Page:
JAPANESE car maker Toyota wants to boldly take fuel cell cars where they’ve never been before, by landing a hydrogen-powered rover on the moon within the next 10 years.
In an announcement timed to coincide with the 50th anniversary of the Apollo 11 moon mission launch, Toyota and the Japanese aerospace agency JAXA confirmed they’ve signed a joint agreement that will see the two organisations research and develop a manned lunar rover prototype together.
Despite the project’s literal out of this world ambitions, Toyota says the venture will initially have relatively humble beginnings. By the end of the year, it hopes to have around 30 people working in its Lunar Exploration Mobility Works department, and the prototype will be a modified version of one of its standard production cars.
At the time of writing, Toyota hasn’t revealed which vehicle will donate its running gear to the lunar rover project. It’s highly likely, however, that the prototype’s road vehicle underpinnings will be sourced from the Mirai four-door saloon; the only hydrogen fuel cell production car currently built by Toyota.
Regardless what road car ends up being used, the Toyota rover test vehicle is expected to be completed sometime in 2020. When the joint research agreement with JAXA comes to an end the following year, it’s hoped the prototype and additional test parts will have been extensively put through their paces; paving the way for work to begin on a full-scale fuel cell rover development car in 2022.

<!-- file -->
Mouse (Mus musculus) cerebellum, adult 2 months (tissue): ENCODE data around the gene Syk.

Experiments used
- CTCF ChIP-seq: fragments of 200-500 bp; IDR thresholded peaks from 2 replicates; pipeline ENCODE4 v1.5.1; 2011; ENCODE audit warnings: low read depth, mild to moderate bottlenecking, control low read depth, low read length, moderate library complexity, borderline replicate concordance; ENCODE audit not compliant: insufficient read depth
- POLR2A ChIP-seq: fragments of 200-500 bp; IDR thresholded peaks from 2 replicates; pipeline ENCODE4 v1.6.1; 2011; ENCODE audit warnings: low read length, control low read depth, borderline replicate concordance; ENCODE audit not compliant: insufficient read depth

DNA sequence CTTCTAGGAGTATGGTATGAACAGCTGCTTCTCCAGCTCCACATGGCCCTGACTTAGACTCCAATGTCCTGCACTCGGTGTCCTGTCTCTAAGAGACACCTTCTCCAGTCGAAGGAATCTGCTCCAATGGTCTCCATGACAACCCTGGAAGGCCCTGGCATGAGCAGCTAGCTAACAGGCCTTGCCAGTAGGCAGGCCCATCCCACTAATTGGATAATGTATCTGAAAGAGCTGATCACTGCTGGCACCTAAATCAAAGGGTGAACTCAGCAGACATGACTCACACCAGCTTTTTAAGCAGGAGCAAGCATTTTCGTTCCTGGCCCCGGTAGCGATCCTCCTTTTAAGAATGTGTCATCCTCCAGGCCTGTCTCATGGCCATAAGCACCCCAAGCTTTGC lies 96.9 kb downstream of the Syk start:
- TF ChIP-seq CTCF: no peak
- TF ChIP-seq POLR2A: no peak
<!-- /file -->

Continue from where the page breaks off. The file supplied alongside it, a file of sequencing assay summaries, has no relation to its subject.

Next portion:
Subject to any additional developments and unforeseen hiccups along the way, JAXA and Toyota anticipate the final fuel cell rover will be ready for Japan’s planned manned moon mission in 2029.
According to Toyota, the vehicle will allow the astronauts on board to explore the polar regions of the moon, in search of possible frozen water, which, incidentally, is a byproduct of the chemical reaction between hydrogen and oxygen in a fuel cell stack.
Should Toyota’s fuel cell rover land on the moon as intended, it will become the first manned vehicle to drive on the lunar surface for 57 years. The last vehicle to be driven on the moon was the Lunar Roving Vehicle (better known as the “moon buggy”) that was piloted by the NASA astronauts Eugene Cernan and Harrison Schmitt during the Apollo 17 mission, in 1972.
While Toyota is on course to make the first ever hydrogen fuel cell-powered lunar rover, it isn’t the first car company that’s had a hand in making a moon buggy. American automotive giant General Motors (which owns brands like Buick, Cadillac and Chevrolet) was heavily involved in the development of NASA’s Lunar Roving Vehicle, with the car maker’s Delco Electronics division developing moon buggy parts like the 0.25bhp electric motors.
In February 2018, Tesla founder Elon Musk made headlines by sending his Tesla Roadster pure-electric sports car into space as part of a test flight for his SpaceX aerospace company’s Falcon Heavy reusable rocket.